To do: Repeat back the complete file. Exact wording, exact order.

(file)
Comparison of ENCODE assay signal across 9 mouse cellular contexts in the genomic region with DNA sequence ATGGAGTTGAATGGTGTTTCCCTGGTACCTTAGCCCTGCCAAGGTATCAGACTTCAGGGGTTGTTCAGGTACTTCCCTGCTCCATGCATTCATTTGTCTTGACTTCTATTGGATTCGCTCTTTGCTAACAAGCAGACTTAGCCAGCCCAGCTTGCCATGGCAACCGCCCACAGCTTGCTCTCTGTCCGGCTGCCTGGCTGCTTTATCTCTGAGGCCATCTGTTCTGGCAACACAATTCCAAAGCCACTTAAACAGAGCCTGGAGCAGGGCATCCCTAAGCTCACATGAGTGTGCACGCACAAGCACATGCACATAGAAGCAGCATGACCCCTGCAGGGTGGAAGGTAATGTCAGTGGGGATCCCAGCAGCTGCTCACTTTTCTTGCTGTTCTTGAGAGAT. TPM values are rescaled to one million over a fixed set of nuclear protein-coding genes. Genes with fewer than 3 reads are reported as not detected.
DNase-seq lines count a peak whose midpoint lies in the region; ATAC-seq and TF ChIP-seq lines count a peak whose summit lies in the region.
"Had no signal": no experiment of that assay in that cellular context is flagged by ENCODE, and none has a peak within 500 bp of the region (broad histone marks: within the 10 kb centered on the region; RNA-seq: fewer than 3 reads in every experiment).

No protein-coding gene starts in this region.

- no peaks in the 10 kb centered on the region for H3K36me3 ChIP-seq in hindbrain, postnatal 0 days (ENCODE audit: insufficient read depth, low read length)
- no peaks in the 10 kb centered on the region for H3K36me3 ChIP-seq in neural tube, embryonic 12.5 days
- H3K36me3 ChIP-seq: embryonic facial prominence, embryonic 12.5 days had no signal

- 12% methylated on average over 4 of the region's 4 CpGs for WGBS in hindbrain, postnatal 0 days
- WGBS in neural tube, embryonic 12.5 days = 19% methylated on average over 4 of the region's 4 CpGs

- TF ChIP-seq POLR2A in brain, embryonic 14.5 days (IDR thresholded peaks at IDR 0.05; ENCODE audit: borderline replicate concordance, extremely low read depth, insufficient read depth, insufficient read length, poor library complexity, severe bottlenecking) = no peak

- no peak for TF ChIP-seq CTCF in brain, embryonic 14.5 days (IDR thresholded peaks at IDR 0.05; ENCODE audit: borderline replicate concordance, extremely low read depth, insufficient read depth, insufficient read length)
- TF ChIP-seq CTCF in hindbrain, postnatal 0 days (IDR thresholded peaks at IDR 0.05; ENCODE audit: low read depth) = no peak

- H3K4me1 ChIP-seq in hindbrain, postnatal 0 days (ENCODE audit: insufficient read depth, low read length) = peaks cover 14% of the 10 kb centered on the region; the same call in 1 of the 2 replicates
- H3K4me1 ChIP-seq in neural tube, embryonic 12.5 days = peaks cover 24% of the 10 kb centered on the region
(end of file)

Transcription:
Comparison of ENCODE assay signal across 9 mouse cellular contexts in the genomic region with DNA sequence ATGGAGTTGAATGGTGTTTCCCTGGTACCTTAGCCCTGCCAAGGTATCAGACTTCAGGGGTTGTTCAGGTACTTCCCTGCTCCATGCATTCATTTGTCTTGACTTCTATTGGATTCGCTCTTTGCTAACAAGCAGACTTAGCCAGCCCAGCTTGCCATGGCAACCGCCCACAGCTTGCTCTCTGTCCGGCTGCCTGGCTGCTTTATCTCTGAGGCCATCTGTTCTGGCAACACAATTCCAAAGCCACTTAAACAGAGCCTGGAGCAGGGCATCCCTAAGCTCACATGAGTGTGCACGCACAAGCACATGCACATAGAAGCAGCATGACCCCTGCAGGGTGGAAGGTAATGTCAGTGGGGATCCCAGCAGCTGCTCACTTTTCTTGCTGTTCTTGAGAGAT. TPM values are rescaled to one million over a fixed set of nuclear protein-coding genes. Genes with fewer than 3 reads are reported as not detected.
DNase-seq lines count a peak whose midpoint lies in the region; ATAC-seq and TF ChIP-seq lines count a peak whose summit lies in the region.
"Had no signal": no experiment of that assay in that cellular context is flagged by ENCODE, and none has a peak within 500 bp of the region (broad histone marks: within the 10 kb centered on the region; RNA-seq: fewer than 3 reads in every experiment).

No protein-coding gene starts in this region.

- no peaks in the 10 kb centered on the region for H3K36me3 ChIP-seq in hindbrain, postnatal 0 days (ENCODE audit: insufficient read depth, low read length)
- no peaks in the 10 kb centered on the region for H3K36me3 ChIP-seq in neural tube, embryonic 12.5 days
- H3K36me3 ChIP-seq: embryonic facial prominence, embryonic 12.5 days had no signal

- 12% methylated on average over 4 of the region's 4 CpGs for WGBS in hindbrain, postnatal 0 days
- WGBS in neural tube, embryonic 12.5 days = 19% methylated on average over 4 of the region's 4 CpGs

- TF ChIP-seq POLR2A in brain, embryonic 14.5 days (IDR thresholded peaks at IDR 0.05; ENCODE audit: borderline replicate concordance, extremely low read depth, insufficient read depth, insufficient read length, poor library complexity, severe bottlenecking) = no peak

- no peak for TF ChIP-seq CTCF in brain, embryonic 14.5 days (IDR thresholded peaks at IDR 0.05; ENCODE audit: borderline replicate concordance, extremely low read depth, insufficient read depth, insufficient read length)
- TF ChIP-seq CTCF in hindbrain, postnatal 0 days (IDR thresholded peaks at IDR 0.05; ENCODE audit: low read depth) = no peak

- H3K4me1 ChIP-seq in hindbrain, postnatal 0 days (ENCODE audit: insufficient read depth, low read length) = peaks cover 14% of the 10 kb centered on the region; the same call in 1 of the 2 replicates
- H3K4me1 ChIP-seq in neural tube, embryonic 12.5 days = peaks cover 24% of the 10 kb centered on the region